“I think political violence leaves scars, like a national PTSD,” Mariana Enriquez, said in an interview with Literary Hubin 2017. And, later in the same piece: “In general, I don’t think you can take the power back, not completely, but you can break the silence.” This Argentinian sensibility permeates the landscapes of Things We Lost in the Fire, via imagery that might in other hands seem both wilful and empty. I read the title story on a train journey, in tandem with Gore Capitalism, Sayak Valencia’s analysis of the “Endriago” subjectivity. The two texts seemed to complete one another quite naturally, threatening to unmask the single violent landscape that founds both. I might choose any of these stories as my favourite Enriquez. But let’s say–speaking of taking back the power–that it’s ‘Spiderweb’, and quote from it her description of a peacock’s tail: “the feathers with their eyes, beautiful but disturbing. Many eyes arrayed above the animal, which walks so heavily”. It’s “a beautiful animal,” she says, “but one that always seems tired.” These stories seem to be exactly that animal. Things We Lost in the Fire is translated by Megan McDowell.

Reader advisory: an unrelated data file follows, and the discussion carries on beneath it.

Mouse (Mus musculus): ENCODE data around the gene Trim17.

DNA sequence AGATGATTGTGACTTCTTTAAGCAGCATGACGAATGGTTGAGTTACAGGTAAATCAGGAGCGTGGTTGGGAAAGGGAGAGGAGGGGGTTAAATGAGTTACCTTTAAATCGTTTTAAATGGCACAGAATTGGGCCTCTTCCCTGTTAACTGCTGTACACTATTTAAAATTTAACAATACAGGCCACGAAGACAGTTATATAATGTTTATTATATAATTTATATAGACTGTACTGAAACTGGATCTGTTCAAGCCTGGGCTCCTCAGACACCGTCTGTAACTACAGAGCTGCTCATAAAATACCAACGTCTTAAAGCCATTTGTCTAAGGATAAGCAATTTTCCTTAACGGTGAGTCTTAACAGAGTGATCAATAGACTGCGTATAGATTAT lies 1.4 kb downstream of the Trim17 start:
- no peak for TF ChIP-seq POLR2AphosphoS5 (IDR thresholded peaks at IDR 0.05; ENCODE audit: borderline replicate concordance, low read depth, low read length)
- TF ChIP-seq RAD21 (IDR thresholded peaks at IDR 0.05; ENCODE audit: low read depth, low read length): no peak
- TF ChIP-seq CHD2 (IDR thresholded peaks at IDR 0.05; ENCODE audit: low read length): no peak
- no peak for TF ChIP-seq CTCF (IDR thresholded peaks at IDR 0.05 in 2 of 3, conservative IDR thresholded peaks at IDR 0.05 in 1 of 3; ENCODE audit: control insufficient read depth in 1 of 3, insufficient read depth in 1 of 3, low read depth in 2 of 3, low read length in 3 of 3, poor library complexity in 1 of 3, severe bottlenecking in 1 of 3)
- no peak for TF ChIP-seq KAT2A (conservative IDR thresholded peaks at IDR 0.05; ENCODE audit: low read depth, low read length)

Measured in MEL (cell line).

First published in The New Yorker, December 19 & 26, 2016. Collected in Things We Lost in the Fire, London; New York: Hogarth, 2017
Set during the sweaty Southern Cone summer months, you’ll never experience a “happy couples’ holiday” with your beloved partner in quite the same way again after reading this! I love the slow build-up of tension and dread in this story, the strangeness of its details (like the disappearing fire glimpsed from an airplane), the A.M. Homes-esque brutality of the narrator towards her irritating husband, and the totally out-of-left-field (yet completely perfect) ending. You can’t have a story about disappearances set in the Río Plata area not seem like a commentary on historical atrocities, but the sly way this piece develops and builds upon this theme, in a way you wouldn’t expect, is utterly singular. I suggest reading this with a caipirinha in hand, bugs crawling over your feet, and plenty of sickly-smelling sunscreen burning your eyes.
First published in The New Yorker, December 2016) Chosen by Julianne Pachico. Read Julianne’s Personal Anthology here
My God, is Mariana Enríquez incredible. Things We Lost in the Fire is one of the strongest collections I’ve ever read, and I think this is my favorite story among the twelve on this list. Shirley Jackson fans, you MUST read her! I find the way “The Intoxicated Years” moves through time incredibly moving, as it traces the rise and fall of a friendship between a group of teenage girls in post-dictatorship, late 80s/early 90s Argentina.
From Things We Lost in the Fire, Portobello Books, 2017. Available to read online in Granta here